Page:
A DECADE on from the heartbreak of the legendary 2003 Rugby World Cup Final and England have done it again. Just like Jonny Wilkinson’s last minute drop-goal crushed Australian dreams at Telstra Stadium 10 years ago, the England Legends found it within themselves to conjure another thrilling victory, albeit at a far more sedate pace than the original encounter.
In front of almost 7,000 fans at London’s Twickenham Stoop, an England side featuring World Cup winners such as Jason Robinson, Steve Thompson, Will Greenwood and Jason Leonard beat a star-studded Aussie line-up 17-12.
Al Baxter’s Australian Barbarians started the better of the two sides and with uncontested scrums and lots of England dropped ball, Chris Whitaker – the former Wallaby, Waratah and Leinster half-back – fed the aging Aussie backline with seasoned aplomb. Australian rugby league and rugby union journeyman Andrew Walker, playing 10 for the Barbarians, looked as if he’d never retired and was a constant, menacing threat to the punishing England defence.
But England hardmen Simon Shaw and Ben Kay (both World Cup winners) showed no mercy to the Aussie attack and forced some valuable turnovers. With momentum swinging towards the hosts, it wasn’t long before electric winger Jamie Noon exploited his turn of pace to open the scoring for England after just 17 minutes.
Walker was sensational in the first half for the Aussies, jinking runs and flashy sidesteps beating many a man but his teammates were the walking wounded – wingers, centres and props galore all calling for the physio and the oxygen.
While there was a fair bit of rust on show and both teams guilty of spoiling great attacking opportunities, it was the try-scorer from the 2003 Final (and obvious crowd favourite) Jason Robinson who really brought the Stoop to life. His injection of pace and flair turned the game on it’s head and his 35 metre solo try just before the break had fans asking why he’d retired at all.
Battered and bruised, both sides headed into the sheds at halftime for a very well earned rest, with England ahead 12-0.
The second half saw the visitors up the tempo and it wasn’t long before they crossed the stripe themselves, some beautiful fends and offloads seeing Australia finally on the scoreboard.
Trailing 12-5, it looked as if the Aussies would have the chance to go level when Chris Malone produced an incredible intercept to race away down the field and offload to Ryan Cross, only for the former Sydney Roosters (and Waratahs and Western Force) man to be brought down inches from the tryline.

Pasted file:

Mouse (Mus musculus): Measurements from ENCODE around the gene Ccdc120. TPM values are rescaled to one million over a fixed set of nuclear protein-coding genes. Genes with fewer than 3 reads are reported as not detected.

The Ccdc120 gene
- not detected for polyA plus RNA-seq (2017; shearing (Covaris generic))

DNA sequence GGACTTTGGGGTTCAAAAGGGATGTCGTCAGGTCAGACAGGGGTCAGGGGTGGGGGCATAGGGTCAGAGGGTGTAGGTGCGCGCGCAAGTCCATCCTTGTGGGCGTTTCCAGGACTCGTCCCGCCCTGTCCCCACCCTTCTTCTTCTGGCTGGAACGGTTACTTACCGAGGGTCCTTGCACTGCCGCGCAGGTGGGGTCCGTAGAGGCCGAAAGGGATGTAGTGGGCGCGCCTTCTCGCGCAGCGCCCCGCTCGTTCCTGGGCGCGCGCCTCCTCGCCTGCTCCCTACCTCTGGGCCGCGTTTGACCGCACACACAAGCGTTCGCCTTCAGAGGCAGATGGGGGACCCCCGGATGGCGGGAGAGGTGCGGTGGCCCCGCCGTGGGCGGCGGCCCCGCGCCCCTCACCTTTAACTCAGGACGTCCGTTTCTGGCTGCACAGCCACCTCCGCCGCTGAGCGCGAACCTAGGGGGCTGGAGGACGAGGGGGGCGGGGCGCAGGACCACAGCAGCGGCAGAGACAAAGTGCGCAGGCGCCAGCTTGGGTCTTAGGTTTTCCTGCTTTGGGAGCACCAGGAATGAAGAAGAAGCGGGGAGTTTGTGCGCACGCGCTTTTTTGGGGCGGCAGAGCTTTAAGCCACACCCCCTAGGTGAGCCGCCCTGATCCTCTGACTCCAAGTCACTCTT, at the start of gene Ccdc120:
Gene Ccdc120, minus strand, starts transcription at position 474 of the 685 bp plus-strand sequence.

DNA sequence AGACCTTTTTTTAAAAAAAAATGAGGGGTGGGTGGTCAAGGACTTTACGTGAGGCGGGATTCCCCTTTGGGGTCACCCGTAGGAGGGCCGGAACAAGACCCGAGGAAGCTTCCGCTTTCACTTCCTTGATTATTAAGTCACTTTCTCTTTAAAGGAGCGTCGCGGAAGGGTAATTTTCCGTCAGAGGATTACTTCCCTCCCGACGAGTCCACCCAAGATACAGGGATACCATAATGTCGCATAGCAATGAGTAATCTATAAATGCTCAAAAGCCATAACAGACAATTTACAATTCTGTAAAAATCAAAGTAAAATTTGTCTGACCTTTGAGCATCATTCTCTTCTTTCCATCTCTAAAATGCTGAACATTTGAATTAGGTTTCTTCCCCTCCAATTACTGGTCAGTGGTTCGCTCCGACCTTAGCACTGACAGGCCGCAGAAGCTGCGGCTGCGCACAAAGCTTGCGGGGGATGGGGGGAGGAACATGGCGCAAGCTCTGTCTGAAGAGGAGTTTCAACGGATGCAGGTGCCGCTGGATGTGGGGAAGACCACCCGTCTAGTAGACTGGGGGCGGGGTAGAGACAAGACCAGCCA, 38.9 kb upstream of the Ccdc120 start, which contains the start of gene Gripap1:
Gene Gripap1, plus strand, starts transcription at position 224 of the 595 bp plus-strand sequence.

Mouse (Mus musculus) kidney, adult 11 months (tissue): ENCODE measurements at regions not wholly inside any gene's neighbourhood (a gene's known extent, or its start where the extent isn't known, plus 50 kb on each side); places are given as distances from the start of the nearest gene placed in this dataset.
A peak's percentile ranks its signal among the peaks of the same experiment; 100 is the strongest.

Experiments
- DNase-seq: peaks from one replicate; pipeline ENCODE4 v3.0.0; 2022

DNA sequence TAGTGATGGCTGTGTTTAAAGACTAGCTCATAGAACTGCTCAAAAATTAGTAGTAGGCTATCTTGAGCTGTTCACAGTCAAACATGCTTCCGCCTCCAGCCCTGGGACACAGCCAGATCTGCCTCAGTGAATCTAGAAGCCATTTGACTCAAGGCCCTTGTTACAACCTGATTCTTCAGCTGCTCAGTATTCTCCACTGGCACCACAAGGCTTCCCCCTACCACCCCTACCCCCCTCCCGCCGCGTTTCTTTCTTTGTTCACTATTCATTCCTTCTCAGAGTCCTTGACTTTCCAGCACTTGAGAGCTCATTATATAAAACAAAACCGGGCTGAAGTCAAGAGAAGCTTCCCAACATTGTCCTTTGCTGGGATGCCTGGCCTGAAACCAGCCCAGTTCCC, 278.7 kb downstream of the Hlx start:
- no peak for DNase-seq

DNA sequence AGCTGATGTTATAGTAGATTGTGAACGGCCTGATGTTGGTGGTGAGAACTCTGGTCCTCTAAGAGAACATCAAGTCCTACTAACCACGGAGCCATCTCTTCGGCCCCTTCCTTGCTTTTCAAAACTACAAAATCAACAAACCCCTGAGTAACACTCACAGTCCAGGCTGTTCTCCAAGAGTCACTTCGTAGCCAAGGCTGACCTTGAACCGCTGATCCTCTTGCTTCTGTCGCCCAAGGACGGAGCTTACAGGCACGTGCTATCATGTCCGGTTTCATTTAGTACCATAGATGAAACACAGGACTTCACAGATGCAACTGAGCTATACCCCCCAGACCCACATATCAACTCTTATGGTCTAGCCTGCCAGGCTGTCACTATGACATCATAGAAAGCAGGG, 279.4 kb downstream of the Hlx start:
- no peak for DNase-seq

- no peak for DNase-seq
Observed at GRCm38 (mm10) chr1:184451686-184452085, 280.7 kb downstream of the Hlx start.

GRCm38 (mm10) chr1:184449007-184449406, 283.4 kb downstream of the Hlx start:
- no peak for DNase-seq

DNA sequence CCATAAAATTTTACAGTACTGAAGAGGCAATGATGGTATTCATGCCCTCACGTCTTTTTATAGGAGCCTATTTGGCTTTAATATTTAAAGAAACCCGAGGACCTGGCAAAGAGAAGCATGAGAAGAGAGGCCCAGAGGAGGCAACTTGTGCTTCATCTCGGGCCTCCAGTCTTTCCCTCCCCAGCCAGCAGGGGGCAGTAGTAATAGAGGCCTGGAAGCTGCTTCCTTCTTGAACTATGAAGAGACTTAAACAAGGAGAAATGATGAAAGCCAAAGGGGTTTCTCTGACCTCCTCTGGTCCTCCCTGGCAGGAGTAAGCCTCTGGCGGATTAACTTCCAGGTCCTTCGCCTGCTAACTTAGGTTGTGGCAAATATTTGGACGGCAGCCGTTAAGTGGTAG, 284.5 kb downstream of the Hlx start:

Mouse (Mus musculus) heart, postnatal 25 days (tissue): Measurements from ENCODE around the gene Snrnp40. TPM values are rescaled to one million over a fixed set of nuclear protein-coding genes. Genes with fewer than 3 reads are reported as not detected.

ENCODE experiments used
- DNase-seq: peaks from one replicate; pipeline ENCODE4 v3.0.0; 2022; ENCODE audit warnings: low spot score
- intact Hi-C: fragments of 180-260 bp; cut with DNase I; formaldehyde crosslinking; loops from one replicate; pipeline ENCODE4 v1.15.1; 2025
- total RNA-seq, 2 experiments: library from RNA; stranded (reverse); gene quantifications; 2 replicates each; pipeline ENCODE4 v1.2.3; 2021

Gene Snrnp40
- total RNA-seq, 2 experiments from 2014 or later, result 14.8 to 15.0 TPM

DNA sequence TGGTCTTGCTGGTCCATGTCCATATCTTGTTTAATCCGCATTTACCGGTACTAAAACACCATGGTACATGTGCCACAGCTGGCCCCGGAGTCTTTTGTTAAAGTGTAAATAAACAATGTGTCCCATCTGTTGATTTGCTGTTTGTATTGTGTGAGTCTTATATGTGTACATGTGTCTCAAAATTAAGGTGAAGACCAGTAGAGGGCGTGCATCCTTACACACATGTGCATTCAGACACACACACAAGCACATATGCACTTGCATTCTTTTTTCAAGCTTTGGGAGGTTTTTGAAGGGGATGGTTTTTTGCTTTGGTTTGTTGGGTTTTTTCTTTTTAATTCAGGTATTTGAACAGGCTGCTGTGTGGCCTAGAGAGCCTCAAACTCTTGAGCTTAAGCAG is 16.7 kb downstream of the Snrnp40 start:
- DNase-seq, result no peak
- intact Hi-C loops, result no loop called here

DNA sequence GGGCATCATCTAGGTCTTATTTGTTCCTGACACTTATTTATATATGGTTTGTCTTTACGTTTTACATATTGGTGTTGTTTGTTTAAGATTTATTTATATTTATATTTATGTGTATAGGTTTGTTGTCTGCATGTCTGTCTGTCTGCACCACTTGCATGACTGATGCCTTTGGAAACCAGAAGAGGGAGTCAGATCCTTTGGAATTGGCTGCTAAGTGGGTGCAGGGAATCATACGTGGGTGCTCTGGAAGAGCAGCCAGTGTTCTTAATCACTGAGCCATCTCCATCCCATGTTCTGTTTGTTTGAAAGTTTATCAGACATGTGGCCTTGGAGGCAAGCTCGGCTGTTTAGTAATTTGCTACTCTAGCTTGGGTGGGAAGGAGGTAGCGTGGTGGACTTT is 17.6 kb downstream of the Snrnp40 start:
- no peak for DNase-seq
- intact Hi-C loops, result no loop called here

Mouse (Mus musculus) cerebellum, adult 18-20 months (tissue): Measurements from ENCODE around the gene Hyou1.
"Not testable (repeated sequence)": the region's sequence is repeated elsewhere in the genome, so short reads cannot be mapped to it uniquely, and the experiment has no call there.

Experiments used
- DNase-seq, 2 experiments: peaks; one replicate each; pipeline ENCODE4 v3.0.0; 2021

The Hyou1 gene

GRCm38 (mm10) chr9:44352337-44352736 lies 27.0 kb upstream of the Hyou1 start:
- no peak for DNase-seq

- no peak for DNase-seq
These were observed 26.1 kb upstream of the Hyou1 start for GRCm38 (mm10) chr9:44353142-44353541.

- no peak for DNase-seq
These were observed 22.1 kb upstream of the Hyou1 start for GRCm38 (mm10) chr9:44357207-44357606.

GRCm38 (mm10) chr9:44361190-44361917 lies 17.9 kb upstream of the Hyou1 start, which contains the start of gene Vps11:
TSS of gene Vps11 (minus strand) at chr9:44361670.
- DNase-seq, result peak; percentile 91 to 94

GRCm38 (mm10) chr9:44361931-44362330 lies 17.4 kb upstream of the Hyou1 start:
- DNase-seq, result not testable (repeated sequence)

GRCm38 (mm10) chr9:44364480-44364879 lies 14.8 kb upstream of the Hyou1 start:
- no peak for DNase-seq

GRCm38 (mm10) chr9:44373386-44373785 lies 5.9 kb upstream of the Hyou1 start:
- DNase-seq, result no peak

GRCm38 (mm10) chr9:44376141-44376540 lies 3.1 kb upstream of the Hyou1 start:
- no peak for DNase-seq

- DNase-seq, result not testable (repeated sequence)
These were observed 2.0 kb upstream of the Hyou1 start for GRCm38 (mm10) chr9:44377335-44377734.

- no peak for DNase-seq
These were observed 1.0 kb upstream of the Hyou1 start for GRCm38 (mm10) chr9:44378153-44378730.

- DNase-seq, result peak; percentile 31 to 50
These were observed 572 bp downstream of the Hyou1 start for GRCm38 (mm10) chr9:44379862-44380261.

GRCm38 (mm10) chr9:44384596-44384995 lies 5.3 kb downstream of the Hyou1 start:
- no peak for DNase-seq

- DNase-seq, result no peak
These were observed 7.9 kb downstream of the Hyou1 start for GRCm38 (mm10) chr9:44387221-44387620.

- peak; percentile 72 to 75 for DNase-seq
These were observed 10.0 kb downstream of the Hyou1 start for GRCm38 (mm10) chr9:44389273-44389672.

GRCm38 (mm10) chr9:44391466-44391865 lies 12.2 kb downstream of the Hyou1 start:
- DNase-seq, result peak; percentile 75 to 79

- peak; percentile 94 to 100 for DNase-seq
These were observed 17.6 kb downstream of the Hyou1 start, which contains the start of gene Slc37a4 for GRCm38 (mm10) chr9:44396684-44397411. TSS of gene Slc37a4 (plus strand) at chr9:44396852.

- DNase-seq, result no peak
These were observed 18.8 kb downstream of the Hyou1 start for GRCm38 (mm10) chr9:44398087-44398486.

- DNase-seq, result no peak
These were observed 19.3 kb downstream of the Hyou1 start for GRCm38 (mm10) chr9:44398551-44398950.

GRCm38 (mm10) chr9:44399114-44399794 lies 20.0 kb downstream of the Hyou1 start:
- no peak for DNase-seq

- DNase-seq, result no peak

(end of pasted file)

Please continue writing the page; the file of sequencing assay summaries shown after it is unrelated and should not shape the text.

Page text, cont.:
With the Australians fighting back, the match took on a tense and thrilling feel. However, every time England’s Robinson touched the ball, the crowd would come to life and choruses of ‘Sweet Chariots’ would feel the stadium.
The highlight of the night came around the 65th minute mark, with Steve Thompson (arguably the largest man on the field) and his 70m burst down the sideline to beat two Aussie defenders and score the match winner. While it looked as if Walker may have let the big man score, you had to give the former England hooker his moment of glory, especially as his post-try celebration involved a quick hit from the oxygen tank before skulling a pint.
With just seconds remaining and England in an unassailable lead at 17-5, it was Malone’s turn to produce some magic as he squirted through a hole in the English defence to race away and score an unchallenged and truly awesome try for Australia. But it was too little, too late. Just as it was 10 years earlier, it was England the victors once again, this time with a scoreline of 17-12. Robinson, named Man of the Match, was undoubtedly the difference between the two sides and still an incredible player to watch.
While it may not have been the result the Aussies were after, the match was a great success, giving fans and players a taste of the special rugby relationship between England and Australia and raising lots of money for rugby charities Restart and The Injured Players Foundation in the process.